The section on agricultural goods does not explicitly target Canada’s supply management system for dairy, poultry and eggs, but the Trump administration is seeking to eliminate non-tariff barriers to U.S. agricultural exports, including “restrictive administration of tariff-rate quotas, other unjustified measures that unfairly limit access to markets to U.S. goods, such as cross subsidization, price discrimination and price undercutting.”
In a statement issued swiftly following the release of Lighthizer’s objectives, Dairy Farmers of Canada spokesperson Ashlee Smith said that the American objectives remain “fairly broad, and there isn’t anything new.”
The dairy farmers believe that the U.S. is only looking for new access to Canada’s market because it has a problem with overproduction inside its own borders.
Dairy wasn’t part of the first NAFTA agreement, Smith’s statement pointed out, and the dairy group has told the Canadian government it sees “no valid new evidence to support that dairy be discussed in this round of discussions.” Canada’s trade balance on dairy products is in the Americans’ favour.
The American dairy industry’s lobbying has more recently focused on asking the Trump administration to challenge Canada’s dairy policies, particularly its new pricing strategy for dairy ingredients, at the World Trade Organization.
The USTR’s advisory council advised against pursuing the dismantling of supply management with Canada, fearing it could bog down the talks.
Call to raise duty-free limit
Online cross-border shoppers may be most excited to read the USTR’s objective to improve customs facilitation, including raising the de minimis shipment value — the amount that can be shipped into Canada or Mexico duty-free — to $800 US.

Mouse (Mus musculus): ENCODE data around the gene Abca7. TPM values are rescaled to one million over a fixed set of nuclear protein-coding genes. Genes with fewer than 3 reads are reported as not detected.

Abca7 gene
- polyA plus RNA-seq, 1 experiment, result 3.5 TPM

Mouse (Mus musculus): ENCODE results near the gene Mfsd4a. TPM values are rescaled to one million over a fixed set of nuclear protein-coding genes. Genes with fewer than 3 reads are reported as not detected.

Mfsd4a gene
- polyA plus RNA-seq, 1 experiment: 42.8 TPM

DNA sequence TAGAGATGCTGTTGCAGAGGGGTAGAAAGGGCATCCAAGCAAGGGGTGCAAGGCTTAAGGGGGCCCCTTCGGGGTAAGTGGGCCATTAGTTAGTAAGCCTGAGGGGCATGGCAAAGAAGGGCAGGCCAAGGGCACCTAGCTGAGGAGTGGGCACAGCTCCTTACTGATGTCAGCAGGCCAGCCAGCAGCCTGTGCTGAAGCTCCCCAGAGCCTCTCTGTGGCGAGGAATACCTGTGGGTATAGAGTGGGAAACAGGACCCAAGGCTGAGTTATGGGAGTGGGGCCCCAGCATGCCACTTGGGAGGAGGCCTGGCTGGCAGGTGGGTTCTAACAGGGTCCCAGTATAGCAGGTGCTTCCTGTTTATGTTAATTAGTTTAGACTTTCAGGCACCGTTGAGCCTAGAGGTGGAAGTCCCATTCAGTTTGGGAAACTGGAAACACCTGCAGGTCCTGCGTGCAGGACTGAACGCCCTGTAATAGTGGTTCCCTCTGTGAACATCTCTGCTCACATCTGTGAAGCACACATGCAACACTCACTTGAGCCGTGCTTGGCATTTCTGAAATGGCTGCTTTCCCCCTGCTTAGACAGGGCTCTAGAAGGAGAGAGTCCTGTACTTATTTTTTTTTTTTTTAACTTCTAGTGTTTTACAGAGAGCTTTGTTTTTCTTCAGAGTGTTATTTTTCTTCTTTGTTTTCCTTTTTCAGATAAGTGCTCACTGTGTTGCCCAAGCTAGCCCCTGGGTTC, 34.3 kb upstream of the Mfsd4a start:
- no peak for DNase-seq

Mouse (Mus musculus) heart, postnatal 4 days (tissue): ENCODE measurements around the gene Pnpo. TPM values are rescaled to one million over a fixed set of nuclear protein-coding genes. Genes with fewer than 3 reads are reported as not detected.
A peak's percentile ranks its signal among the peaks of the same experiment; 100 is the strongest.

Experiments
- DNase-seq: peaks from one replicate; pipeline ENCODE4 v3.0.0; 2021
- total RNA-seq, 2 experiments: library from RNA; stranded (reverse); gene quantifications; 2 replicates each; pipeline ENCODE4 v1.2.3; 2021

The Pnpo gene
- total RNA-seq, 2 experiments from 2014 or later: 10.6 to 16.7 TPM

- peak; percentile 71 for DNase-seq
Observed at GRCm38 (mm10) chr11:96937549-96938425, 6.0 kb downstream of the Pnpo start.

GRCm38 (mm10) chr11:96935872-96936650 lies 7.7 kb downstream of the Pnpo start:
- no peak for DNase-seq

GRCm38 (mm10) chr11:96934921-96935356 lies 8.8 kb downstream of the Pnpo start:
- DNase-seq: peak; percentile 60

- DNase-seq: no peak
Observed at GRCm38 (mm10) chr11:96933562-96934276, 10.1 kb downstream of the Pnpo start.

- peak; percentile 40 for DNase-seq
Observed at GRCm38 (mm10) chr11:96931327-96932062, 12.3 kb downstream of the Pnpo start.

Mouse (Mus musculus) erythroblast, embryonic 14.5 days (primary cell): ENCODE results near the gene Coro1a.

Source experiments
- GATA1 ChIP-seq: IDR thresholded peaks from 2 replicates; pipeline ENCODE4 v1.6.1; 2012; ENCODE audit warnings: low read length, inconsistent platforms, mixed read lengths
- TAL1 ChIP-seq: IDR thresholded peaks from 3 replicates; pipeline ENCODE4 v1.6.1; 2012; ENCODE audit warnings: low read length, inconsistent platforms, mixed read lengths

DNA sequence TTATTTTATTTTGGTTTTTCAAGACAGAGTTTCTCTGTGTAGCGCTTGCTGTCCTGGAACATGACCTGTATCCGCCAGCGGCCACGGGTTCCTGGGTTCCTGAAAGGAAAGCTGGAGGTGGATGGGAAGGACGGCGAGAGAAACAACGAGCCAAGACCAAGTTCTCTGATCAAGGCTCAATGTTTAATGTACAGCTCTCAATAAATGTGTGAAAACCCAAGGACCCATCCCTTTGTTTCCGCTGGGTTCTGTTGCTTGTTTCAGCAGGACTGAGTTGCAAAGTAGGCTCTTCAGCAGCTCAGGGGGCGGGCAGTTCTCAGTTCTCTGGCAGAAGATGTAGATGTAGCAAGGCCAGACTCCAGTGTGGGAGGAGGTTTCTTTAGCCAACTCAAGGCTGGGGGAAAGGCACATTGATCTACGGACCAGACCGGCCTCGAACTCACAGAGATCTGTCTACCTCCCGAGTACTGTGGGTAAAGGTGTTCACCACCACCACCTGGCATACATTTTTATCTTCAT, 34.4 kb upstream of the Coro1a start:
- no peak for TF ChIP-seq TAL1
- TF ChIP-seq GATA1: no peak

Canada currently triggers duties for goods valued over $20, one of the lowest de minimis levels in the developed world.
On the first page of Lighthizer’s summary, the USTR continues to say that the administration’s goal is to “improve the U.S. trade balance and reduce the trade deficit with NAFTA countries.”
Canada’s trade with the U.S. is not significantly out of balance, but the Americans had a trade deficit with Mexico of over $60 billion in 2016, according to USTR figures.
Trade balances are not typically the focus of modern trade negotiations. Usually, parties to a negotiation focus instead on reciprocity: equivalent gains and sacrifices across all sides, with the hope of mutual wins overall.
At a “Made in America” event at the White House Monday, U.S. President Donald Trump borrowed a phrase from former president Theodore Roosevelt, saying trade reciprocity is “the handmaiden of protection,” harkening back to a time in the previous century when preferential tariff treatment was used to promote political goals.
In a statement, Foreign Affairs Chrystia Freeland welcomed the opportunity to modernize NAFTA and invited all Canadians to share their ideas and priorities through the government’s consultation process, which ends Tuesday.
Meanwhile, Saskatchewan Premier Brad Wall told reporters at the premiers’ annual summer meetings in Edmonton that Canada’s trade negotiators should quietly prepare a list of ways to retaliate if the talks “go off the rail.”
“I think it would be wise to have that ready sooner rather than later,” he said. “I don’t think we’ll need it.”